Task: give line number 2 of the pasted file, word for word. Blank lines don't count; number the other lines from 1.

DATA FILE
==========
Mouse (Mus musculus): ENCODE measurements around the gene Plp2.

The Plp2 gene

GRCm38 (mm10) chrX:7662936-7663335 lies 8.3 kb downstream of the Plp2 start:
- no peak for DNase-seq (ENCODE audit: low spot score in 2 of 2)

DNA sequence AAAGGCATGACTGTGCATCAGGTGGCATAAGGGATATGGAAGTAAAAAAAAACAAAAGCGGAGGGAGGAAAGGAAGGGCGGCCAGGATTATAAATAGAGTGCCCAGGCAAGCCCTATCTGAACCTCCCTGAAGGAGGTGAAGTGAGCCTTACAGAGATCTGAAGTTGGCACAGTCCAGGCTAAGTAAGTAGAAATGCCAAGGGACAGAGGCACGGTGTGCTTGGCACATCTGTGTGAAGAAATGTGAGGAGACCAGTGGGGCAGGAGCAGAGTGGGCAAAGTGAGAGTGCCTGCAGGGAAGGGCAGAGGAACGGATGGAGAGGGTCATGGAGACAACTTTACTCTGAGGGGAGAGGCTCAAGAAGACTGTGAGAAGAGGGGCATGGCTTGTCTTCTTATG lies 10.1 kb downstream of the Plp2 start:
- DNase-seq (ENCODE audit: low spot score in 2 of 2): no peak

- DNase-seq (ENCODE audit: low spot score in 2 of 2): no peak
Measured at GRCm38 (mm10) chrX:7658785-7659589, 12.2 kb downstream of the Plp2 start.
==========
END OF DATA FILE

The Plp2 gene